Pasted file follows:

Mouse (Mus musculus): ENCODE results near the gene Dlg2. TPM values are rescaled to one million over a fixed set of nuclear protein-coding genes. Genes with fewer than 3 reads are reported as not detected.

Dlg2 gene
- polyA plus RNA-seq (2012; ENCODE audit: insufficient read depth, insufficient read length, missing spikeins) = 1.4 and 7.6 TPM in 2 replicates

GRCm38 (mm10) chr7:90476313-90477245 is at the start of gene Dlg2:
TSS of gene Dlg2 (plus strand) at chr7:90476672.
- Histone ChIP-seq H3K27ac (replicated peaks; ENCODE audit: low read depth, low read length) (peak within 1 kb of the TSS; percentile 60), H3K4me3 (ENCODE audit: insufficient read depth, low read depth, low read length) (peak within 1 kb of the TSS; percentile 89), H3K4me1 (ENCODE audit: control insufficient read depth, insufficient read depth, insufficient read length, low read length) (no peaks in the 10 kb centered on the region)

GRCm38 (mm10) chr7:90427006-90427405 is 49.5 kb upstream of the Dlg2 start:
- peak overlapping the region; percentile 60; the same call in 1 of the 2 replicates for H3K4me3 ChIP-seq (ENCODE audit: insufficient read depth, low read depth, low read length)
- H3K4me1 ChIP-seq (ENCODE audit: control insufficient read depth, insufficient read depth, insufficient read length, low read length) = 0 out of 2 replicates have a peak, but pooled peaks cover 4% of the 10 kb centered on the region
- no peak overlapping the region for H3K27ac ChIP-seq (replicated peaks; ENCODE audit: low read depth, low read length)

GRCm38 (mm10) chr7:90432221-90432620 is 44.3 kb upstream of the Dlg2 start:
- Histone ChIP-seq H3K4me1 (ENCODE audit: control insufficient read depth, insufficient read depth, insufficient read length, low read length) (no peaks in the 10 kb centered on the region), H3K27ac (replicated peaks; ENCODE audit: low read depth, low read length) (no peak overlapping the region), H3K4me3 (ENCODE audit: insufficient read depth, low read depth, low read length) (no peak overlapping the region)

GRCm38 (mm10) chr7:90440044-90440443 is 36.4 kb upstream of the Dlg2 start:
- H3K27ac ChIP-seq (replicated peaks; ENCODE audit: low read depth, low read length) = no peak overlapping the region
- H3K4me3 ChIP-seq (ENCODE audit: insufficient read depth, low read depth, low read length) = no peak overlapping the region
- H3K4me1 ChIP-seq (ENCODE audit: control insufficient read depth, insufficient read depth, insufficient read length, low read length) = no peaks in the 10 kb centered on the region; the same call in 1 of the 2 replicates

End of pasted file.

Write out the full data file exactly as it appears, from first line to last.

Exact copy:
Mouse (Mus musculus): ENCODE results near the gene Dlg2. TPM values are rescaled to one million over a fixed set of nuclear protein-coding genes. Genes with fewer than 3 reads are reported as not detected.

Dlg2 gene
- polyA plus RNA-seq (2012; ENCODE audit: insufficient read depth, insufficient read length, missing spikeins) = 1.4 and 7.6 TPM in 2 replicates

GRCm38 (mm10) chr7:90476313-90477245 is at the start of gene Dlg2:
TSS of gene Dlg2 (plus strand) at chr7:90476672.
- Histone ChIP-seq H3K27ac (replicated peaks; ENCODE audit: low read depth, low read length) (peak within 1 kb of the TSS; percentile 60), H3K4me3 (ENCODE audit: insufficient read depth, low read depth, low read length) (peak within 1 kb of the TSS; percentile 89), H3K4me1 (ENCODE audit: control insufficient read depth, insufficient read depth, insufficient read length, low read length) (no peaks in the 10 kb centered on the region)

GRCm38 (mm10) chr7:90427006-90427405 is 49.5 kb upstream of the Dlg2 start:
- peak overlapping the region; percentile 60; the same call in 1 of the 2 replicates for H3K4me3 ChIP-seq (ENCODE audit: insufficient read depth, low read depth, low read length)
- H3K4me1 ChIP-seq (ENCODE audit: control insufficient read depth, insufficient read depth, insufficient read length, low read length) = 0 out of 2 replicates have a peak, but pooled peaks cover 4% of the 10 kb centered on the region
- no peak overlapping the region for H3K27ac ChIP-seq (replicated peaks; ENCODE audit: low read depth, low read length)

GRCm38 (mm10) chr7:90432221-90432620 is 44.3 kb upstream of the Dlg2 start:
- Histone ChIP-seq H3K4me1 (ENCODE audit: control insufficient read depth, insufficient read depth, insufficient read length, low read length) (no peaks in the 10 kb centered on the region), H3K27ac (replicated peaks; ENCODE audit: low read depth, low read length) (no peak overlapping the region), H3K4me3 (ENCODE audit: insufficient read depth, low read depth, low read length) (no peak overlapping the region)

GRCm38 (mm10) chr7:90440044-90440443 is 36.4 kb upstream of the Dlg2 start:
- H3K27ac ChIP-seq (replicated peaks; ENCODE audit: low read depth, low read length) = no peak overlapping the region
- H3K4me3 ChIP-seq (ENCODE audit: insufficient read depth, low read depth, low read length) = no peak overlapping the region
- H3K4me1 ChIP-seq (ENCODE audit: control insufficient read depth, insufficient read depth, insufficient read length, low read length) = no peaks in the 10 kb centered on the region; the same call in 1 of the 2 replicates